Researchers have shown for the first time how children can inherit a severe – potentially fatal – mitochondrial disease from a healthy mother. The study, led by researchers from the MRC Mitochondrial Biology Unit at the University of Cambridge, reveals that healthy people harbour mutations in their mitochondrial DNA and explains how cases of severe mitochondrial disease can appear unexpectedly in previously unaffected families.
The Government have announced £5.4 million in funding to launch the Centre for Digital Built Britain at the University of Cambridge, which will help people make better use of cities by championing the digital revolution in the built environment. The Centre is part of a landmark government-led investment in growing the UK’s construction sector.
A group of researchers from the UK and the US have used machine learning techniques to successfully predict earthquakes. Although their work was performed in a laboratory setting, the experiment closely mimics real-life conditions, and the results could be used to predict the timing of a real earthquake.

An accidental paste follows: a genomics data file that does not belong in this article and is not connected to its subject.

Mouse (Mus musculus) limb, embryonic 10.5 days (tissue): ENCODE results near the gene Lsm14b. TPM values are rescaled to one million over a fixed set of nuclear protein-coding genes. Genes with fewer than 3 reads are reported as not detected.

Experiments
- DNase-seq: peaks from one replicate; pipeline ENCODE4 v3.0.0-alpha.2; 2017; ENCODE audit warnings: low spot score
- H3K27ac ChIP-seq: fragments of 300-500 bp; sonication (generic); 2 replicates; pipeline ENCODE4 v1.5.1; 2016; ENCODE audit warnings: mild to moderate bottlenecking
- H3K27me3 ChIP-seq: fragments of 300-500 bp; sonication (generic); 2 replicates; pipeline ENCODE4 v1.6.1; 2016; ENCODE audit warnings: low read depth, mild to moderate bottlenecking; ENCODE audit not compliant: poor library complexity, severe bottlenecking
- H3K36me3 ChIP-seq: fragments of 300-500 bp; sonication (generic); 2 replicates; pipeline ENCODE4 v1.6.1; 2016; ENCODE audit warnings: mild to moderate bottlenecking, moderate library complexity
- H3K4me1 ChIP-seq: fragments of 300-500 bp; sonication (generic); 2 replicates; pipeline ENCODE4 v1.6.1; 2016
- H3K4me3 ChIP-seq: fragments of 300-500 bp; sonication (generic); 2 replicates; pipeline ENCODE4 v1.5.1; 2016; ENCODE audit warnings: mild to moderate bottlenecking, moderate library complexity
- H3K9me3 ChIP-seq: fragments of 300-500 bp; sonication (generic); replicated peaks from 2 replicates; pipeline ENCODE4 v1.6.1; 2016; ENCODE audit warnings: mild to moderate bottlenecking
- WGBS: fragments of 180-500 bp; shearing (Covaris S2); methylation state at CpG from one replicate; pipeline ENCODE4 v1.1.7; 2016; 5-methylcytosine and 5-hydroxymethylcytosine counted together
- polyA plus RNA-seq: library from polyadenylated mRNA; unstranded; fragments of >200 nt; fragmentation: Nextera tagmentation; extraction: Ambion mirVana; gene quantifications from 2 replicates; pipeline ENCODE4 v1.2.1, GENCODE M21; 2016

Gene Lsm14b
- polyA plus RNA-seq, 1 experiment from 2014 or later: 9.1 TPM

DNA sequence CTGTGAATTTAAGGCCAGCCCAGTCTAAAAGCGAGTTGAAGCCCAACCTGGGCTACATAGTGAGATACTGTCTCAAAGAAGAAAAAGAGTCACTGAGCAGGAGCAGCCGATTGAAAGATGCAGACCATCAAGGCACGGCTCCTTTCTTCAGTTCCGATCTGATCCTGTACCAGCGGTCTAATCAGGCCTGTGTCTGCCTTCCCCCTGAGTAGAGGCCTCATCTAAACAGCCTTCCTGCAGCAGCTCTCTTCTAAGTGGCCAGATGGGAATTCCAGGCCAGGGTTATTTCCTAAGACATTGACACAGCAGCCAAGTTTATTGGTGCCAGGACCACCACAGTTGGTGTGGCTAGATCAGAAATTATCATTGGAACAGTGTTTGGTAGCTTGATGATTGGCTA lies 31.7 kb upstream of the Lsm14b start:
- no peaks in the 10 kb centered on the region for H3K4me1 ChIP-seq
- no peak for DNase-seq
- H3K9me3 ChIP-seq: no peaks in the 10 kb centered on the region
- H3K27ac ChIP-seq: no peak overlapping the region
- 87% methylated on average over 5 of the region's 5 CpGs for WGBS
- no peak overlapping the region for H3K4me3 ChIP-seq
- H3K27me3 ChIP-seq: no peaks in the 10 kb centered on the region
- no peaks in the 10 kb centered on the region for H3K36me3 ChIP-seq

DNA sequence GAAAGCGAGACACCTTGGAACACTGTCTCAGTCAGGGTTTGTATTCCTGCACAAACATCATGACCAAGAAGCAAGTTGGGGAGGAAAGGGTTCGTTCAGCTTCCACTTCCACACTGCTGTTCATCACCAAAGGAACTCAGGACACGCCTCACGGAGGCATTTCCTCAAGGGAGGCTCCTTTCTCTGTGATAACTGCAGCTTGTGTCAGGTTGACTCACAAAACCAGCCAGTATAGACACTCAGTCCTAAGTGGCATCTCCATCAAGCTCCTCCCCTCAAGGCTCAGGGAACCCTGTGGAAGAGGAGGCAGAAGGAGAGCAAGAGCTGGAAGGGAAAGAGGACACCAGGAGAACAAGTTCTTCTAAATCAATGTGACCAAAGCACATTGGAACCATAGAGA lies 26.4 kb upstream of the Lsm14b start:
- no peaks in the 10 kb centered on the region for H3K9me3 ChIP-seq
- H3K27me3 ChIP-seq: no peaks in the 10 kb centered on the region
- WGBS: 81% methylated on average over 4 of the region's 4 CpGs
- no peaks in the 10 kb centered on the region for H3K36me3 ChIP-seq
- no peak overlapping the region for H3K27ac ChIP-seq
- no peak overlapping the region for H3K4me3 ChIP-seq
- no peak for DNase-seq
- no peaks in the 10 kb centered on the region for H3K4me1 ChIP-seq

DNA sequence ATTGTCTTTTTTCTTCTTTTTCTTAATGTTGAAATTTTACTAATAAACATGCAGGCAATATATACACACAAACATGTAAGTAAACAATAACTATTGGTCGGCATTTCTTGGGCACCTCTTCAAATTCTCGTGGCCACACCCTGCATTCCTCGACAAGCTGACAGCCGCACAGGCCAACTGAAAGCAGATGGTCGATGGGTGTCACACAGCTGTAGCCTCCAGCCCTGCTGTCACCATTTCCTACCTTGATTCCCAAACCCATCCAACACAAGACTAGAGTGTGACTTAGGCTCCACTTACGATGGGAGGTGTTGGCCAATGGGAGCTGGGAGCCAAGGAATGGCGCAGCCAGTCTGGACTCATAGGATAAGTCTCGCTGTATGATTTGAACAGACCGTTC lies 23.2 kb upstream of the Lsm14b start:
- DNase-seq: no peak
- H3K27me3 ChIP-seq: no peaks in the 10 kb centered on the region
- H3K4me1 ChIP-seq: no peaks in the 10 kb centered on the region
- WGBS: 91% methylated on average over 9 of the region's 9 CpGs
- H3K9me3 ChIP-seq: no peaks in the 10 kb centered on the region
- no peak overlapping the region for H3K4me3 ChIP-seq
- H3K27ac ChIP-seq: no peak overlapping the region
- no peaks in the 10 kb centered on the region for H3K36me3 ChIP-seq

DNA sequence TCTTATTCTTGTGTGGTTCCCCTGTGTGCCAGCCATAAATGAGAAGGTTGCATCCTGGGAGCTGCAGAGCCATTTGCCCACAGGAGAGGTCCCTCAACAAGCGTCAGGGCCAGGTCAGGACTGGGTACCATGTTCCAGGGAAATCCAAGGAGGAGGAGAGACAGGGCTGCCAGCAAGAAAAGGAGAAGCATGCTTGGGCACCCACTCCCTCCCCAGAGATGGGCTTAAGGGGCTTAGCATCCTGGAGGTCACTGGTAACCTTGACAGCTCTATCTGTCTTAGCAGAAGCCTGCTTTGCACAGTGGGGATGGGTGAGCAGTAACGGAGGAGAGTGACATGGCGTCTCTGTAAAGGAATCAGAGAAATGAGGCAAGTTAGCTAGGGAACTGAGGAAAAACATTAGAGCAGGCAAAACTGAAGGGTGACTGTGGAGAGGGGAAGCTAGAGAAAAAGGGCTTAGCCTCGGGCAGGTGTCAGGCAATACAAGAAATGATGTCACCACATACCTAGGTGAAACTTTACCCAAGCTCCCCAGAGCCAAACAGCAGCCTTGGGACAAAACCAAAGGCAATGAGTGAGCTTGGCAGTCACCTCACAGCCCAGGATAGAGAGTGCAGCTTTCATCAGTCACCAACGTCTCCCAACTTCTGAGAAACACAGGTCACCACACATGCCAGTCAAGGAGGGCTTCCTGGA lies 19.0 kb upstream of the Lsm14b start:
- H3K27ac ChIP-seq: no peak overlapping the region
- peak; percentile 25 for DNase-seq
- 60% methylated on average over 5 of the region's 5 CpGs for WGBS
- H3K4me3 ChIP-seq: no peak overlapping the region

Boy or girl? This is one of the first questions all new parents are asked. In a small percentage of cases, the answer isn’t straightforward: the child is intersex. In a highly gendered society, how does the law apply to people whose physiology doesn’t fit the binary categories of male and female?
Could replicants ever be a reality? In this article from The Conversation, Fumiya Iida (Department of Engineering) discusses what it would take to make a truly life-like robot.
Despite the value that humans get from nature, it is not included in measurements of poverty and well-being. Cambridge's Judith Schleicher and Bhaskar Vira say it's about time this changed.
A political leader who seeks to make his nation “great again” and a time when ‘post-truth’ rhetoric appears to support political ambitions. Not Trump’s America, but Rome 2,000 years ago.
When a drug fails late on in clinical trials it’s a major setback for launching new medicines. It can cost millions, even billions, of research and development funds. Now, an ‘adaptive’ approach to clinical trials and a genetic tool for predicting success are increasing the odds of picking a winner.
Researchers at the University of Cambridge have designed antibodies that target the protein deposits in the brain associated with Alzheimer’s disease, and stop their production.